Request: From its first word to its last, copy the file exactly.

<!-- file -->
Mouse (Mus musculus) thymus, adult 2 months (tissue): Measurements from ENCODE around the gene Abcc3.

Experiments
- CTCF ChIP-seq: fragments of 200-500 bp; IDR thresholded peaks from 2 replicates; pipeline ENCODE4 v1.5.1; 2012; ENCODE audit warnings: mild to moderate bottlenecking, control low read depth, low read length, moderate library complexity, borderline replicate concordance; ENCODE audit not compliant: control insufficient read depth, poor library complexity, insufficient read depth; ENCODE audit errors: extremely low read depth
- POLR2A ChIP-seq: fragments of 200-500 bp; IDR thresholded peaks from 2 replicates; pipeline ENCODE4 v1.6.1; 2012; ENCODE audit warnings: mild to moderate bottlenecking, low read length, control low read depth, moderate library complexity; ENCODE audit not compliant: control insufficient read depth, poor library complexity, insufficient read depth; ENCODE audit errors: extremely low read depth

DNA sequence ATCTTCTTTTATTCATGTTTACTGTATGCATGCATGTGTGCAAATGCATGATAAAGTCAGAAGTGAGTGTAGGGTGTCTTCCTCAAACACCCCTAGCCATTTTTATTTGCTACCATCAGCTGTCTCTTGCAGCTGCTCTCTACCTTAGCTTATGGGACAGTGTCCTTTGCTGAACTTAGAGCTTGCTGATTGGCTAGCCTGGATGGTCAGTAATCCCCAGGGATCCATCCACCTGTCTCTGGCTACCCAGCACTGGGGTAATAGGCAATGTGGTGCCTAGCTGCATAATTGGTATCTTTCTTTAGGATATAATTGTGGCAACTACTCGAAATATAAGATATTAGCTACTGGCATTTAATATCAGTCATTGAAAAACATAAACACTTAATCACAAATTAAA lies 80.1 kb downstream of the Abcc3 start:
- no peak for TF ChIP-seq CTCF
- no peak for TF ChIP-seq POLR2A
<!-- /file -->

Mouse (Mus musculus) thymus, adult 2 months (tissue): Measurements from ENCODE around the gene Abcc3.

Experiments
- CTCF ChIP-seq: fragments of 200-500 bp; IDR thresholded peaks from 2 replicates; pipeline ENCODE4 v1.5.1; 2012; ENCODE audit warnings: mild to moderate bottlenecking, control low read depth, low read length, moderate library complexity, borderline replicate concordance; ENCODE audit not compliant: control insufficient read depth, poor library complexity, insufficient read depth; ENCODE audit errors: extremely low read depth
- POLR2A ChIP-seq: fragments of 200-500 bp; IDR thresholded peaks from 2 replicates; pipeline ENCODE4 v1.6.1; 2012; ENCODE audit warnings: mild to moderate bottlenecking, low read length, control low read depth, moderate library complexity; ENCODE audit not compliant: control insufficient read depth, poor library complexity, insufficient read depth; ENCODE audit errors: extremely low read depth

DNA sequence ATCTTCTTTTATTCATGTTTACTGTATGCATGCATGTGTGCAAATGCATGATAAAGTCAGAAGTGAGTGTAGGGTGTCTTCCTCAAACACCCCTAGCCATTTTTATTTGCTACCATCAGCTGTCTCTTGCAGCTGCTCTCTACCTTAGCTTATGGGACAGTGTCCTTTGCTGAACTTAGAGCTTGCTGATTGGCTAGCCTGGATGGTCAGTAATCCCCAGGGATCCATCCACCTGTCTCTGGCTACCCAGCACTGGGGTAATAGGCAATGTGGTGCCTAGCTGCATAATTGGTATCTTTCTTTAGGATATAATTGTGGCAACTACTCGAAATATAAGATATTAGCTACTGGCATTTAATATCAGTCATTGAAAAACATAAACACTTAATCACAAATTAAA lies 80.1 kb downstream of the Abcc3 start:
- no peak for TF ChIP-seq CTCF
- no peak for TF ChIP-seq POLR2A